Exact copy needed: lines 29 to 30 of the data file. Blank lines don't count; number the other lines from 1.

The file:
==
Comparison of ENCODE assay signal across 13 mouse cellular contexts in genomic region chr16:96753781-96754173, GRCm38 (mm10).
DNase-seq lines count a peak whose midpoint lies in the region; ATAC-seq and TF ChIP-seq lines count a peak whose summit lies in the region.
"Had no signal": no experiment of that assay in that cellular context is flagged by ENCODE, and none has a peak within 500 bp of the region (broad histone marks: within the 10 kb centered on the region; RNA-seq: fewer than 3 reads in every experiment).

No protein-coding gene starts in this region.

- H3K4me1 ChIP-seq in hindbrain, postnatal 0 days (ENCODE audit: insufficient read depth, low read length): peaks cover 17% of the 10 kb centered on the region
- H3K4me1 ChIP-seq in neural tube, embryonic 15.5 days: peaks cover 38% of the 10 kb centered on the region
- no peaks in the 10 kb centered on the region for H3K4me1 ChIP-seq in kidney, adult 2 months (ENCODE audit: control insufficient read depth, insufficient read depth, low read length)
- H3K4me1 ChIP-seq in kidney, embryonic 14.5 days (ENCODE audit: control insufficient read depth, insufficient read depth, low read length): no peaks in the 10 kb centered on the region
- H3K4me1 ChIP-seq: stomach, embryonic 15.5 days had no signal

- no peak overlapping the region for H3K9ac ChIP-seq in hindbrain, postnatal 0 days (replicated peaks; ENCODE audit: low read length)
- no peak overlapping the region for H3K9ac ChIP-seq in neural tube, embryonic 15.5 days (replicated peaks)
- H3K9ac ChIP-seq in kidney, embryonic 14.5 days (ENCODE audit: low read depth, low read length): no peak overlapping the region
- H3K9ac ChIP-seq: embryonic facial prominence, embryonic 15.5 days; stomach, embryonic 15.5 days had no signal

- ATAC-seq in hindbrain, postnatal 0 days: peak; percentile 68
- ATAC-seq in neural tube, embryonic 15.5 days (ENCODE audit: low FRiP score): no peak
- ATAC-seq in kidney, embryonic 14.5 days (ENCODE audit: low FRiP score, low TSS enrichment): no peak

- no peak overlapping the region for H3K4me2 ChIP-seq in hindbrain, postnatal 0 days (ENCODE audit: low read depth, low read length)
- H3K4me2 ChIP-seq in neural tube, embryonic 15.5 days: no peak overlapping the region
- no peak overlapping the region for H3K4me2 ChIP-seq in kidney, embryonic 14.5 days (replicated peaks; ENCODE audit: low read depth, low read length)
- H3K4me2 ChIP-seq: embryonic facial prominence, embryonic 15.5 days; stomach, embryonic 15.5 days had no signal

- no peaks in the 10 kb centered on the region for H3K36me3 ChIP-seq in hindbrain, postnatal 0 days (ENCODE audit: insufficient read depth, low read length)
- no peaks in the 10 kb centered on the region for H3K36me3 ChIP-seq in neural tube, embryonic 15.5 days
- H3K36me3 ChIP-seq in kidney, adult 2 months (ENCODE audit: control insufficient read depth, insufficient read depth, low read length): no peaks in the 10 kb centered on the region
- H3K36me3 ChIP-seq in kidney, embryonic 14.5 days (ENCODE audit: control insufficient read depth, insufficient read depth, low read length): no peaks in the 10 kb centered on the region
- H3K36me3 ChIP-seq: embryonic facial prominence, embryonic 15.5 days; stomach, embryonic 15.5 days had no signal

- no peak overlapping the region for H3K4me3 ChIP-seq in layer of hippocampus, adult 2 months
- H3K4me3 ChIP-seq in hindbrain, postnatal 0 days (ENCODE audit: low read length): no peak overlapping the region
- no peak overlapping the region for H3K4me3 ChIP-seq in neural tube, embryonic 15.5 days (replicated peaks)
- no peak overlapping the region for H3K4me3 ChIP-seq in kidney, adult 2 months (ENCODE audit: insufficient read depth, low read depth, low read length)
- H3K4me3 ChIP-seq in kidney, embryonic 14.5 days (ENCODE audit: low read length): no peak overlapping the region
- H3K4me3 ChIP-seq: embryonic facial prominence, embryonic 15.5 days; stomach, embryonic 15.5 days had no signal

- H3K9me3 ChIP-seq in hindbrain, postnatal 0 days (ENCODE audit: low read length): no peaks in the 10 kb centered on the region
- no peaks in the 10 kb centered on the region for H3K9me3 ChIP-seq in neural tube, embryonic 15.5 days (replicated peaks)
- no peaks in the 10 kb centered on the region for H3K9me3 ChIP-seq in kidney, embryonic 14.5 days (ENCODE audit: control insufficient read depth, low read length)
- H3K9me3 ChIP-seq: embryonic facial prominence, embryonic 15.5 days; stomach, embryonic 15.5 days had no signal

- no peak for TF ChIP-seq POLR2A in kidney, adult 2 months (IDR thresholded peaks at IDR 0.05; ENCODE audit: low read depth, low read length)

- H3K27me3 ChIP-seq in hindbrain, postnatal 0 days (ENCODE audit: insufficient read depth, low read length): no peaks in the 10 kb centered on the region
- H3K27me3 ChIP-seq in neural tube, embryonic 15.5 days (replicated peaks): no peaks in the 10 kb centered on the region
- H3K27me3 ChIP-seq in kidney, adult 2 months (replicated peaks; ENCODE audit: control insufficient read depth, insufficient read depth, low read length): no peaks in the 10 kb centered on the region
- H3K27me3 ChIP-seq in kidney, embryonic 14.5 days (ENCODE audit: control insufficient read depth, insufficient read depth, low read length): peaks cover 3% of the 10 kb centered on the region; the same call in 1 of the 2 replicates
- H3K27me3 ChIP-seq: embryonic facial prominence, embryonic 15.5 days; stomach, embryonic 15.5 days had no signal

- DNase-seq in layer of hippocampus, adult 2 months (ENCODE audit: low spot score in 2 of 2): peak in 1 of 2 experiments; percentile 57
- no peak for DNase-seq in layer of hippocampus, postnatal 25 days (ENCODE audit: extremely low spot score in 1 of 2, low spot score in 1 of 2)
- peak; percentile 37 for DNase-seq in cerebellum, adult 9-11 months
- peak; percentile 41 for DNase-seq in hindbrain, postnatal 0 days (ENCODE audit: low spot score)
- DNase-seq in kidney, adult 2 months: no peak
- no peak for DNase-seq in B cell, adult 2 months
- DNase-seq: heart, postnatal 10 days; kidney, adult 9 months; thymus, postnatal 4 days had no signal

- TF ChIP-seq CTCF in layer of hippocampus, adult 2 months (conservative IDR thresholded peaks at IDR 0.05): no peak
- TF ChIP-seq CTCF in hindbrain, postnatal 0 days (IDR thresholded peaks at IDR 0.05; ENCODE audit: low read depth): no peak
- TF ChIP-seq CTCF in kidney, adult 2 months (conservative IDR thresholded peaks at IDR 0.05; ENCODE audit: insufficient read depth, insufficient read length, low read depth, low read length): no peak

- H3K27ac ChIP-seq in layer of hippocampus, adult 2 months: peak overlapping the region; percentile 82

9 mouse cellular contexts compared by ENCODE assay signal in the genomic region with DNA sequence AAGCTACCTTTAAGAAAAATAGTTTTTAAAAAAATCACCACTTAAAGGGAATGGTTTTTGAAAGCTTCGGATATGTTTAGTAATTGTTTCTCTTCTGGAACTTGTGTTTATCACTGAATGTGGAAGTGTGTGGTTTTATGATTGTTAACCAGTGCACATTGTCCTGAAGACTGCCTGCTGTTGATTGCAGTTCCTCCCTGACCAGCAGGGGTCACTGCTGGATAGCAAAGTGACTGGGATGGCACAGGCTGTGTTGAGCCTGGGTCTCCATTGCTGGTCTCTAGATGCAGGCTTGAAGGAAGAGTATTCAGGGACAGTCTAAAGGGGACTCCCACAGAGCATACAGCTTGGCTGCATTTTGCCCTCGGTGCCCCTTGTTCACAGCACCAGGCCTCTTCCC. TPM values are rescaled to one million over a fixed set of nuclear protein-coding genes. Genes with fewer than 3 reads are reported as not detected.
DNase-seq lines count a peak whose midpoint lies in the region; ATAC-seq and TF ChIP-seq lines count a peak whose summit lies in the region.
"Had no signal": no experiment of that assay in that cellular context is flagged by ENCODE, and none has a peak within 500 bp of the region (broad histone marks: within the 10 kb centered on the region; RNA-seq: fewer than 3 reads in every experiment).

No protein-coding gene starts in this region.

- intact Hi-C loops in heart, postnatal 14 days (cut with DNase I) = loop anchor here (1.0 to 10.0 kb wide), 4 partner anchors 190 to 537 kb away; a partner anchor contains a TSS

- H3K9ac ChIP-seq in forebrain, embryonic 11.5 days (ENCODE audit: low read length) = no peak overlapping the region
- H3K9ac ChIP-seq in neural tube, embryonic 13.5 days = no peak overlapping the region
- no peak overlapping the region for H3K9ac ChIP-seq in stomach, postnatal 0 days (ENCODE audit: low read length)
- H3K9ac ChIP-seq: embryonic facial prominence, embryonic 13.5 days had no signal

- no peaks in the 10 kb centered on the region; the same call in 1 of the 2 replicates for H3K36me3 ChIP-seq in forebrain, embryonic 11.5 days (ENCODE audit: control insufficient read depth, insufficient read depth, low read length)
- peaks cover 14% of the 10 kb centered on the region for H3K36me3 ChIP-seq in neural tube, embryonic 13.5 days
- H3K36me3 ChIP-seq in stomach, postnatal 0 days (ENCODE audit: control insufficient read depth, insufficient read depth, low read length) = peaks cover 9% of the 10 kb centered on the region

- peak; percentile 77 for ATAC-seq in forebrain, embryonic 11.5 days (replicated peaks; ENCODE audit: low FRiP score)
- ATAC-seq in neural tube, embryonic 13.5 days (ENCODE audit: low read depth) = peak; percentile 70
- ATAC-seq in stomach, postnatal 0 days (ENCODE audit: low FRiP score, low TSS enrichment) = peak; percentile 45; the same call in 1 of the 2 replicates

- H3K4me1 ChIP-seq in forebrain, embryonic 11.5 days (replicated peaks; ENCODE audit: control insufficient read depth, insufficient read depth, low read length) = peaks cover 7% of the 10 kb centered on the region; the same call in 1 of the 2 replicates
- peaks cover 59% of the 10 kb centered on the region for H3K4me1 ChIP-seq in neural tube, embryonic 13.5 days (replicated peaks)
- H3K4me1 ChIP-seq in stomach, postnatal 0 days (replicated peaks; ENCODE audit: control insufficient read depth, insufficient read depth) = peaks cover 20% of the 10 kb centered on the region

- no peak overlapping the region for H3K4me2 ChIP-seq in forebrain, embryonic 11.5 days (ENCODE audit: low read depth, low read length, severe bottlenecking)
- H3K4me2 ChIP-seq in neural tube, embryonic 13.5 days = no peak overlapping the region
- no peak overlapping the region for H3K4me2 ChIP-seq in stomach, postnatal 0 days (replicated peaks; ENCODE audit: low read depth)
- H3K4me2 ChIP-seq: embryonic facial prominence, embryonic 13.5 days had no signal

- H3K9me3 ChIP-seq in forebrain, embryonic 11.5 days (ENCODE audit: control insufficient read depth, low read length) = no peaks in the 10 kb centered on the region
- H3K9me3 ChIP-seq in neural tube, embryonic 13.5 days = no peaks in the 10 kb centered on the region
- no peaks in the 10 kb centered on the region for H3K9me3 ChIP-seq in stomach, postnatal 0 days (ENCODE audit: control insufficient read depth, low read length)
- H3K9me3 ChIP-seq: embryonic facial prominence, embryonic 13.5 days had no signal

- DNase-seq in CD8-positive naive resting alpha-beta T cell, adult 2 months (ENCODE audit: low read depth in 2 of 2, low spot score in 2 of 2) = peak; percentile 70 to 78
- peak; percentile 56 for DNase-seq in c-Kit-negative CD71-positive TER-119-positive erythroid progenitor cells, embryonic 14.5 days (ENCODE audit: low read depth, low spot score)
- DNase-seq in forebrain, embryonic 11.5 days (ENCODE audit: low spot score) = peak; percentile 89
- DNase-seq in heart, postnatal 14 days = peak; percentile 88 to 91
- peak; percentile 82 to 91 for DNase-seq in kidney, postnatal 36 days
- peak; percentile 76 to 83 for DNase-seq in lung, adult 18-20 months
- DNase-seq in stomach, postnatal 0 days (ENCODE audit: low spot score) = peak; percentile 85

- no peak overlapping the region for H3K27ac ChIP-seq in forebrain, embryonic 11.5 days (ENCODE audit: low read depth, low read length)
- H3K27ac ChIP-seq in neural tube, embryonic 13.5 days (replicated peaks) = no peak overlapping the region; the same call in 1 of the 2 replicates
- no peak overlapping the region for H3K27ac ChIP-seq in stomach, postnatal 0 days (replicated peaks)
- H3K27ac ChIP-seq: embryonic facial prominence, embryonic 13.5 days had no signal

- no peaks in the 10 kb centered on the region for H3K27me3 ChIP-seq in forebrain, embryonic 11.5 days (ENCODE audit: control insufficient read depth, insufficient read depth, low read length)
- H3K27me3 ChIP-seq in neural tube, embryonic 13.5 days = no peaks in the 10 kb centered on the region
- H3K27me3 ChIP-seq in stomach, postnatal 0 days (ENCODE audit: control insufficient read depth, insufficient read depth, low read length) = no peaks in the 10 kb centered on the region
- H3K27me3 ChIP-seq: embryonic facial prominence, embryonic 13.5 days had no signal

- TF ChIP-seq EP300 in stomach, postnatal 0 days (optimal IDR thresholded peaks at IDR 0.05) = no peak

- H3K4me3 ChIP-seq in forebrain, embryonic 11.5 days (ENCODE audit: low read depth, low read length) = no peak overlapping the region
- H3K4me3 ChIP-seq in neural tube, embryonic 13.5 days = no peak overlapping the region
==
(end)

- no peak overlapping the region for H3K4me3 ChIP-seq in kidney, adult 2 months (ENCODE audit: insufficient read depth, low read depth, low read length)
- H3K4me3 ChIP-seq in kidney, embryonic 14.5 days (ENCODE audit: low read length): no peak overlapping the region